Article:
WC: I would just like to thank you for inviting me onto your lovely blog and to leave your readers with this message. If you believe in your writing, don’t give up… You just need to find that one person who believes in you.
An Excerpt from What She Saw.
(Copyright held by the author. Used with permission)
“Beautiful day, isn’t it.”
Graham leans his back against the shelves of cigarettes and nods across the small parking area towards the distant peaks. I hear the soft click-click of the window vent as it turns and notice the way the sun streams through the window, picking out the cracks in the wooden counter.
“It is lovely, yes.”
“Scott out today?” He scratches the side of his cheek, his fingers rasping on the whiskers that grow there. His weekend stubble he calls it, even though the weekend is yet to begin.
“He’s taking a party of four out to Castle Crag this afternoon. The nearer it gets to Easter, the busier he’ll be.”
“Well, it’s certainly the perfect day for walking.”
I wonder if Graham Hargreaves ever walks. I doubt it. Like many of the people who have lived in the Lakes all their lives, a walk to him is a Sunday afternoon stroll along the flat path beside the River Brathay. The people Scott takes out are tourists seduced by pictures in the cottage brochures of majestic peaks and sky-blue tarns, the clouds reflected in their mirrored surface. I don’t say any of this to Graham, just check my list.
“Hold on a sec. I’ve forgotten the frozen sweetcorn.”
Leaving the basket, I walk to the tall freezer cabinet and as I do, the bell above the door tinkles, making me turn. A young woman backs into the shop, struggling to drag a pushchair over the threshold but, as the wheels get stuck on the step, Graham lifts the flap of the counter and comes to her rescue. Shouldering the door to keep it open, he grasps the front wheels of the buggy with his free hand and lifts it over. I hear the woman thank him. She’s not from round here – I can tell by her accent. Her back is to me, but I can’t stop staring at her long dark hair. It’s like a magnet to me.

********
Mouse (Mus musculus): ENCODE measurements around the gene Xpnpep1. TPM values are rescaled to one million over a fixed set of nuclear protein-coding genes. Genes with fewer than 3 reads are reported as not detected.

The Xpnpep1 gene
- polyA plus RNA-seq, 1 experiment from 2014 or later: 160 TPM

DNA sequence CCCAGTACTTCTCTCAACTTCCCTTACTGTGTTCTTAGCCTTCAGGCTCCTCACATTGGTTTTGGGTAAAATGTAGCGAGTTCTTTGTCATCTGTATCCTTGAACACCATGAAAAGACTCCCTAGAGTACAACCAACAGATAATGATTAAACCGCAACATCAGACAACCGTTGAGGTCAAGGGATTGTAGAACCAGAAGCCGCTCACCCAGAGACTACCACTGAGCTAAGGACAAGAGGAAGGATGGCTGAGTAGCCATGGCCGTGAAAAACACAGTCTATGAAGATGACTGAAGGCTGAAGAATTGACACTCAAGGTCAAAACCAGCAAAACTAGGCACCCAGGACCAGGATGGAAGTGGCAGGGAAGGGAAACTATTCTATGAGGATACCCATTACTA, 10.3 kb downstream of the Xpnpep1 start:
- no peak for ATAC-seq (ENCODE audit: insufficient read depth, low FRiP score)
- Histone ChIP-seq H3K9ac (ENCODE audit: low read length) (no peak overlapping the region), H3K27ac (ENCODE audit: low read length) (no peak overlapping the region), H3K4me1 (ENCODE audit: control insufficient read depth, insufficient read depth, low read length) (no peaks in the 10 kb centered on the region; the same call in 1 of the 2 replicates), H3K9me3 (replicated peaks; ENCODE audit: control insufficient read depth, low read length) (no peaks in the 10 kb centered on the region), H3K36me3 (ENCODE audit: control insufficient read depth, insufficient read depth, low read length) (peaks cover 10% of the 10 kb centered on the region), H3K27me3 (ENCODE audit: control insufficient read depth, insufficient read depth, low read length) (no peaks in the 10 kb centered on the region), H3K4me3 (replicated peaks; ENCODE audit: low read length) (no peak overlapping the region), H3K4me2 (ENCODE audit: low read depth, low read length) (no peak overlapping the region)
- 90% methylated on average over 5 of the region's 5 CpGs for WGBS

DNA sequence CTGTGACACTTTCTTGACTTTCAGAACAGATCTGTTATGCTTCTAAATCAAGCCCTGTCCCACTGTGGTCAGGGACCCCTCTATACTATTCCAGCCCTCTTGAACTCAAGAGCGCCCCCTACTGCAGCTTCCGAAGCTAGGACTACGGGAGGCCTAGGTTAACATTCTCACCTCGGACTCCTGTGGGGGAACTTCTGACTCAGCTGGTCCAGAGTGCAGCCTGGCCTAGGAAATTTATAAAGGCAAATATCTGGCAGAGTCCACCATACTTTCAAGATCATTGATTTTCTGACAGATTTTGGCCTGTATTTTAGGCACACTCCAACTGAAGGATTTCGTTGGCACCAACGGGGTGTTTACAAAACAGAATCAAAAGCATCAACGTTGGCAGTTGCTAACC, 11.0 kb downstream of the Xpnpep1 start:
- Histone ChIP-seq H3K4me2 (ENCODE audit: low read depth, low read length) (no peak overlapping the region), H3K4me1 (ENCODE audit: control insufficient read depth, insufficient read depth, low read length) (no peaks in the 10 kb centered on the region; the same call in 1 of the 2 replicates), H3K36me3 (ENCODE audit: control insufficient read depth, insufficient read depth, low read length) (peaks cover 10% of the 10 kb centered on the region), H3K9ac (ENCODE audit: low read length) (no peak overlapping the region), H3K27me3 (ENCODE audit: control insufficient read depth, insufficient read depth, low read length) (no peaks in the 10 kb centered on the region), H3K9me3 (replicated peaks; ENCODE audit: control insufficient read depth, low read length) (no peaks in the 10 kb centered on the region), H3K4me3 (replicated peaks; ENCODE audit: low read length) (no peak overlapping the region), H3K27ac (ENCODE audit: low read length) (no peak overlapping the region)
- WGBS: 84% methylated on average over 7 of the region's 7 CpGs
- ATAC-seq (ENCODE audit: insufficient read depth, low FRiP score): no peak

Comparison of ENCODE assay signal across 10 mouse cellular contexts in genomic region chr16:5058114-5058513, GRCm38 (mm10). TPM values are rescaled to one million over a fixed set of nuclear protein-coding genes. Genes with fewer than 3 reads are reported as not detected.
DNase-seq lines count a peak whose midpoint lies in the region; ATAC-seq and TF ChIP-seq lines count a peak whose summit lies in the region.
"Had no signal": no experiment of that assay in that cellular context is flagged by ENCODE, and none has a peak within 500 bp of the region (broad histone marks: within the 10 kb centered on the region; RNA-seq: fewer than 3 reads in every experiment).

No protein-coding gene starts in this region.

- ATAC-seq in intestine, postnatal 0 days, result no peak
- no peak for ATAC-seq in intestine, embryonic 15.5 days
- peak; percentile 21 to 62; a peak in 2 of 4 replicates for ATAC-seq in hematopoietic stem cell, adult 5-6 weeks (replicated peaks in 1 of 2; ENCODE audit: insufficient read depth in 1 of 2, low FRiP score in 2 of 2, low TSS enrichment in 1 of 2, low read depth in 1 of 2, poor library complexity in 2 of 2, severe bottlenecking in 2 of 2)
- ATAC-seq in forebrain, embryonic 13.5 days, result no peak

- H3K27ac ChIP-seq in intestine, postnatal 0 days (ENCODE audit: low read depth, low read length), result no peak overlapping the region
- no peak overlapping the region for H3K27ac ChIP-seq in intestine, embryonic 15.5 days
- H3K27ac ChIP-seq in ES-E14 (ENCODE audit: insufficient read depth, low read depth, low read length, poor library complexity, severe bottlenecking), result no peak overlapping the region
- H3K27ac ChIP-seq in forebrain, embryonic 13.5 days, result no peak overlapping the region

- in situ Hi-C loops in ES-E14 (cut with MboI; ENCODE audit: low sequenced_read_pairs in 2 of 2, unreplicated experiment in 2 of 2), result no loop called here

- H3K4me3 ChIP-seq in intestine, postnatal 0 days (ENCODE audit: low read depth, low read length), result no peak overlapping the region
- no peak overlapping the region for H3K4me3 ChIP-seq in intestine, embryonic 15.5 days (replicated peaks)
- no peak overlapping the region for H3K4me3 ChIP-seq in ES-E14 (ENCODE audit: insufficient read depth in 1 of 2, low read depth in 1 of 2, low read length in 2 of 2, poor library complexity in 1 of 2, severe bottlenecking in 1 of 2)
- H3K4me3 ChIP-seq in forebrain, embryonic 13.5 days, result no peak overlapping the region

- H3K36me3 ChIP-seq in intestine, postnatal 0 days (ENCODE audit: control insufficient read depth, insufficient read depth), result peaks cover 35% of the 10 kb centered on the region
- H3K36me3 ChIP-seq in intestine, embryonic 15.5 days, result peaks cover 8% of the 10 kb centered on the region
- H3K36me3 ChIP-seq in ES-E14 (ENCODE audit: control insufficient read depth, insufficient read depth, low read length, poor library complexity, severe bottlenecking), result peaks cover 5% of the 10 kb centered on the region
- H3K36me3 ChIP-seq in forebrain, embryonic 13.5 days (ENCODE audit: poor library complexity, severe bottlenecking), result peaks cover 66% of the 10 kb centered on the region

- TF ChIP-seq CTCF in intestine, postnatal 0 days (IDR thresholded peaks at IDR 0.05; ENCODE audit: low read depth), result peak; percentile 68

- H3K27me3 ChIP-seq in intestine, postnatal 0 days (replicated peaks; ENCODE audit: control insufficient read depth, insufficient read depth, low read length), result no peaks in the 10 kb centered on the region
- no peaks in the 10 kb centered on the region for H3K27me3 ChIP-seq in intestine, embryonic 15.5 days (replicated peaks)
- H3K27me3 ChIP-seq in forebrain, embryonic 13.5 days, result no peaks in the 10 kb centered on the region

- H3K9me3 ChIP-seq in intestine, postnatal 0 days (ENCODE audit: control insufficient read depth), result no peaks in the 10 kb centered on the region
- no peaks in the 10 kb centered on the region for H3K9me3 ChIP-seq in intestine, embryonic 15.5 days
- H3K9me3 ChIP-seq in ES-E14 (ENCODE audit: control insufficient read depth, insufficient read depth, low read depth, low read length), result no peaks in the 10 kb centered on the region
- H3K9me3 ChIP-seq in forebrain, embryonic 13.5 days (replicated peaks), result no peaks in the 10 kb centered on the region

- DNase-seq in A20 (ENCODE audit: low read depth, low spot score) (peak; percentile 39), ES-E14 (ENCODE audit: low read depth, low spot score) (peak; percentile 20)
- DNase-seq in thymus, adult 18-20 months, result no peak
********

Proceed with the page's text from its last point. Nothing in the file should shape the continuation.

Dragging my eyes away, I reach out a hand to pull open the freezer door. I hear the woman’s footsteps in the aisle and that’s when it happens. In one heart-stopping moment, Ria’s face is reflected in the glass – just as I remember it. She’s standing behind me, her dark hair falling to her shoulders, her eyes wide in terror. The shock is like a fist to my stomach.
Instinctively I turn but the young woman has moved away and all I can see is Graham Hargreaves rooting around in a basket of discount DVDs. When I look back at the glass door, Ria’s face has gone but the feeling I had when I saw her hasn’t. My hand is still raised to the door and I see it’s shaking. I stare at it as though it belongs to someone else. With a great effort, I try to still my racing heart but instead of lessening the feelings become stronger.
“Are you all right, Leona?”
Graham is by my side but it’s as if his voice is coming to me through a fog. I want to answer him, but I can’t. I feel light-headed and disembodied, as if at any moment I might float away. My fingers close around the handle of the freezer cabinet and I’m scared to let go.
“Is something wrong?”
The sense of terror I feel is debilitating. I’m unable to move, the nerves and muscles of my body unable to respond to the messages my brain is sending to them. Graham Hargreaves has his arm around me. He’s saying something else, but I can’t hear his words.
The young woman is there too now, standing beside Graham, unsure what to do. Now she’s closer, I see she’s nothing like Ria. How could she be?
Thank you, Wendy, for being our guest author this week. Your story sounds captivating.
For you readers wanting more info on Wendy and her stories, please follow these links:
What She Saw Amazon: https://www.amazon.co.uk/What-She-Saw-psychological-heart-pounding-ebook/dp/B07N8YGN5B
We were Sisters Amazon: https://www.amazon.co.uk/We-Were-Sisters-absolutely-psychological-ebook/dp/B07RSB413T
Twitter: https://twitter.com/wendyclarke99Instagram: https://www.instagram.com/wendyclarke99/